• Fatigue and weakness

  • Headache

  • Light sensitivity

  • Poor memory

  • Difficulty with concentration

  • Tingling and numbness in the extremities

  • Increased urinary frequency

  • Appetite swings

  • Abdominal pain and bloating

  • Sinus congestion and chronic cough

  • Static shocks

However, people are not all affected by mold illness equally. According to doctor and mold researcher Dr. Ritchie Shoemaker, approximately 25 percent of the population is genetically prone to develop serious health problems, referred to as "Chronic Inflammatory Response Syndrome" (CIRS) upon exposure to toxic environmental molds. Furthermore, 2 percent of the population have genes that make them susceptible to the toxic effects of mold and mold illness.

While genetics play an important role, they are not the only factor influencing an individual’s risk of developing toxic mold illness. In fact, fascinating new research indicates that the health (or lack thereof) of an individual’s gut also influences their risk of developing toxic mold illness.

How Do Mycotoxins Alter the Microbiome?

Emerging research indicates that mycotoxins induce leaky gut, one of the most common chronic health conditions affecting people today. Toxic mold exposure promotes leaky gut through a series of complex interactions between ingested mycotoxins, the gut microbiota, and cells of the gastrointestinal tract.  

In healthy individuals, one of the key roles of the gut microbiota is to detoxify harmful substances. Interestingly, researchers have found that certain beneficial bacteria in the human gut bind to and metabolize ingested mycotoxins, protecting us from their harmful effects.

However, the bad news is that, over time, mycotoxins also alter the gut microbiota; this reduces the inherent detox capacity of the gut microbiome and causes high levels of mycotoxins to accumulate in the body. The bi-directional relationship between the gut microbiota and mycotoxins means that people with pre-existing gut dysbiosis are more likely to become sick upon exposure to toxic mold than those with a healthy gut microbiome, due to their reduced ability to bind and eliminate mycotoxins. (4)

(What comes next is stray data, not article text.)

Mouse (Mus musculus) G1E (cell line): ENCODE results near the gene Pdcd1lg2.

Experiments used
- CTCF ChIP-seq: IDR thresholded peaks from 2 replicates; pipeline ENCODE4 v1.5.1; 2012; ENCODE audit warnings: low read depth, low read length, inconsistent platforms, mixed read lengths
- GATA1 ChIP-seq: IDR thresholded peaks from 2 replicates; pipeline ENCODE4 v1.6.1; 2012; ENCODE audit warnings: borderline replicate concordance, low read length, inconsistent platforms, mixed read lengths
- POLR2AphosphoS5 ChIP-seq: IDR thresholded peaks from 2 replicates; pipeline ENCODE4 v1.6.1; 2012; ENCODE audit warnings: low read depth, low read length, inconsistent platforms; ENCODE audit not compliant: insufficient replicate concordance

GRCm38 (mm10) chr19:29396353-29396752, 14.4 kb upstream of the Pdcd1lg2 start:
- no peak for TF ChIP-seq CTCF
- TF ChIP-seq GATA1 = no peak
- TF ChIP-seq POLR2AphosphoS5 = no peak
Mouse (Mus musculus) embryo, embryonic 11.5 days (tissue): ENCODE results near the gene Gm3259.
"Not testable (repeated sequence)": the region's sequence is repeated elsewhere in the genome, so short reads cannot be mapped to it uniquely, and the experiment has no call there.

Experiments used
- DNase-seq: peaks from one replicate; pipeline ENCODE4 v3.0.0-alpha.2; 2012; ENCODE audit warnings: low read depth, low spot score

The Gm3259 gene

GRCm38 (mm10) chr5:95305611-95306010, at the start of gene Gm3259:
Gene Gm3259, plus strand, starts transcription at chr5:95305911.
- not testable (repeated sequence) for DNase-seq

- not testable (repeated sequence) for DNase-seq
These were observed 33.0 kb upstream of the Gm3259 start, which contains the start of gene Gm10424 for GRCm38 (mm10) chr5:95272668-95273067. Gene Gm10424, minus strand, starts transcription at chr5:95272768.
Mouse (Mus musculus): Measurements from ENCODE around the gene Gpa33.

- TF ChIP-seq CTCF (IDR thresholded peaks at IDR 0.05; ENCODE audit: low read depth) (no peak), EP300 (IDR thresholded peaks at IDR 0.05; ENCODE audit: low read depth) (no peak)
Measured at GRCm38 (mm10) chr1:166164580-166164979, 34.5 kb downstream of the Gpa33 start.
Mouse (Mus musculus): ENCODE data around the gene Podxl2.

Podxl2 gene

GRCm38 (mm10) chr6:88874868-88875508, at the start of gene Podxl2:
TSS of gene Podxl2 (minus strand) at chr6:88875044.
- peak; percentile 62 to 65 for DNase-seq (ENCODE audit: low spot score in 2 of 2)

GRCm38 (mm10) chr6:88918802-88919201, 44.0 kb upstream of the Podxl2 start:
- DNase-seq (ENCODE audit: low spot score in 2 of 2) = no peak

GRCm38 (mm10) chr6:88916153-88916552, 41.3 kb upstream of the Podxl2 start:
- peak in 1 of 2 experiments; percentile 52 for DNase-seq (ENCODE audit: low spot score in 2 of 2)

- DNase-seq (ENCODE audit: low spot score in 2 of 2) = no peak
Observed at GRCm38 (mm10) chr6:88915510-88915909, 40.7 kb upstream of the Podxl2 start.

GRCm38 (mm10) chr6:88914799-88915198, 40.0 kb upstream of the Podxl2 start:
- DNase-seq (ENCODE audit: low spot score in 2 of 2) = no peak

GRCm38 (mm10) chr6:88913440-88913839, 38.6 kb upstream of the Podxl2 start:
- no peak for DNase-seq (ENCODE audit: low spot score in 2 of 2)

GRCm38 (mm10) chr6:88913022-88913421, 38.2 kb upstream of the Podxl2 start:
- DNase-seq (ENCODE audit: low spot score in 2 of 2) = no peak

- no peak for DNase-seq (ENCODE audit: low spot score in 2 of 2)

Once mycotoxins disrupt the gut microbiome, the integrity of the intestinal epithelial barrier begins to break down. Over time, this promotes the development of leaky gut.

Leaky gut is a condition in which intestinal lining becomes more permeable than normal. Enhanced permeability of the intestine allows bacteria and other toxins to leak from the gut into the systemic circulation like the blood stream. Once in the circulation, these substances provoke an inflammatory response that affects multiple body systems, including the neurological, respiratory, and hormonal systems.

Mycotoxins promote leaky gut in several ways:

  • Mycotoxins reduce beneficial bacteria and enhance the growth of pathogens. Reduced numbers of beneficial bacteria and increased numbers of pathogens alter the integrity of the intestinal barrier and increase intestinal permeability. (5)

  • Trichothecenes, fumonisins, and aflatoxin (other mold toxins) suppress the expression of tight junction proteins, the proteins that bind adjacent intestinal epithelial cells together. A lack of these proteins allows spaces to develop between epithelial cells, causing leaky gut.

  • Mycotoxins generate reactive oxygen species, which oxidatively damage intestinal cells and compromise intestinal barrier integrity.

  • Mycotoxins enhance the virulence of harmful intestinal parasites. Parasites inflame the gut, and the subsequent oxidative stress promotes leaky gut.